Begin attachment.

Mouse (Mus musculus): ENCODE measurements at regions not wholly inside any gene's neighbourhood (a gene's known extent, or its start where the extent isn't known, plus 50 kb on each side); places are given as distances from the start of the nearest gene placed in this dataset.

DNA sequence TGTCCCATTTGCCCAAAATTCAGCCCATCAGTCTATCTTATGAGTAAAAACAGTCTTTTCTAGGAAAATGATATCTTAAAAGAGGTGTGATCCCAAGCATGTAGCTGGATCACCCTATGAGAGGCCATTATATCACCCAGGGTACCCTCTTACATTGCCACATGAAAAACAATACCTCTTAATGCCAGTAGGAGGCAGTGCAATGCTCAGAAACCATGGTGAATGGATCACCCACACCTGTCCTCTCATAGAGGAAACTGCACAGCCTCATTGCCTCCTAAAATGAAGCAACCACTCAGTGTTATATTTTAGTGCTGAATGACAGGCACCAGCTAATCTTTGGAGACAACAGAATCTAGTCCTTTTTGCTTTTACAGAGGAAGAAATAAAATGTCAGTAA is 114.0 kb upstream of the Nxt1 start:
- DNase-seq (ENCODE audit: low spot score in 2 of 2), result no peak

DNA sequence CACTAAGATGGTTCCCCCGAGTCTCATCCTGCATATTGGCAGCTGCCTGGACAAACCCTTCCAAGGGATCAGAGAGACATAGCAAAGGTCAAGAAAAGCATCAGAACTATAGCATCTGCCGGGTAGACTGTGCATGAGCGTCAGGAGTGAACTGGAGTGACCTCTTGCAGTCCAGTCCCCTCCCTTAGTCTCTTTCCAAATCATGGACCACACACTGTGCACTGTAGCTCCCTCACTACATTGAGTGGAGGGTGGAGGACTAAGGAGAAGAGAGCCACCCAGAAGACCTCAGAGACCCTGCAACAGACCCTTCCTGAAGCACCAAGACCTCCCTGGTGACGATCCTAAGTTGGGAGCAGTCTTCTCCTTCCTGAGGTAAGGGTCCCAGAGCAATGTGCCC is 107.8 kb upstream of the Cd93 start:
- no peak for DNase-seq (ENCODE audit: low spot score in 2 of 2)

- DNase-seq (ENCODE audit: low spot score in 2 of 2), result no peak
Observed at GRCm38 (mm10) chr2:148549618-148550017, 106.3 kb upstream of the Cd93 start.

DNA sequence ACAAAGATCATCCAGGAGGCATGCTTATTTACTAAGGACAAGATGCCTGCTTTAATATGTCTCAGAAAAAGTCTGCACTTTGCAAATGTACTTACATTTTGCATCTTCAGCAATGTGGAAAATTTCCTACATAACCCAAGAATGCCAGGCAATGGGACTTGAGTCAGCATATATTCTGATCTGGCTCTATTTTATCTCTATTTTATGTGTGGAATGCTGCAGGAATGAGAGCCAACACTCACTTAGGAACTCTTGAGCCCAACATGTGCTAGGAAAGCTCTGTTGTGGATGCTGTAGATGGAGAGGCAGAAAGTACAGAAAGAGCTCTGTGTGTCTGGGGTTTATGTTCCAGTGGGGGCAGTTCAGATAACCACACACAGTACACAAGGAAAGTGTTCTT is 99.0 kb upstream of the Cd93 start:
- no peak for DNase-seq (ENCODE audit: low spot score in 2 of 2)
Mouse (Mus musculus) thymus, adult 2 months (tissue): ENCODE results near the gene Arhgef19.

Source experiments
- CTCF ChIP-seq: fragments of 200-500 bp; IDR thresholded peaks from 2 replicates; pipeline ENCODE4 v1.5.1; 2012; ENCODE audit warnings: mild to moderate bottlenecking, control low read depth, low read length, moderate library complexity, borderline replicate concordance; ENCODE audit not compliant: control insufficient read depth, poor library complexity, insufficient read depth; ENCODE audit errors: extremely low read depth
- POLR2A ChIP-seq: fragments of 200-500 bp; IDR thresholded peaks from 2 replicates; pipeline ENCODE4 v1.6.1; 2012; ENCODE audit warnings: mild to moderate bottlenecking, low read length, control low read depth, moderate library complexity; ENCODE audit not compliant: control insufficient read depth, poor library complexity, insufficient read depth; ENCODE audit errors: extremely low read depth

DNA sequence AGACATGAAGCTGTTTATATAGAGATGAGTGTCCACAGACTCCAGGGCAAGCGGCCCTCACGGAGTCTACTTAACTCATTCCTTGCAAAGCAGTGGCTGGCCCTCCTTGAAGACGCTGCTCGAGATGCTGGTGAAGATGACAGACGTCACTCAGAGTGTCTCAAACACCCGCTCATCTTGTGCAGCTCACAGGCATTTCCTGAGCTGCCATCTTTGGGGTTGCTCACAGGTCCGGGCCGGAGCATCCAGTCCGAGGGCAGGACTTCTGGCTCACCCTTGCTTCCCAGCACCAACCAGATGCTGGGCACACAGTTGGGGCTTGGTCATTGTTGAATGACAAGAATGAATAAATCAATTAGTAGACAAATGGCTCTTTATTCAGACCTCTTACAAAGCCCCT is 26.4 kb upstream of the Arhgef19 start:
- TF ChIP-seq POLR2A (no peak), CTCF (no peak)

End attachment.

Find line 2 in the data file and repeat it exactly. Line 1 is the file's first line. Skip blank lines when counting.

DNA sequence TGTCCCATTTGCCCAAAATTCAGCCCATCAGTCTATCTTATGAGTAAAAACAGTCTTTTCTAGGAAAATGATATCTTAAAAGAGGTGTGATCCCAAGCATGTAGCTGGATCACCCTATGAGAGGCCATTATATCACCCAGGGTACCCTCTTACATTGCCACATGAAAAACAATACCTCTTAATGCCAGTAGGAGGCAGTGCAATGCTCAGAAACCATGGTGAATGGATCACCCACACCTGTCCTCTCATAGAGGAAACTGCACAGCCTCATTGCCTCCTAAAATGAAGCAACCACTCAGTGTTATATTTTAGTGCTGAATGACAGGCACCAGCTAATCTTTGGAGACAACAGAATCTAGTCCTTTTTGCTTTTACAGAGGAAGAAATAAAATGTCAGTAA is 114.0 kb upstream of the Nxt1 start: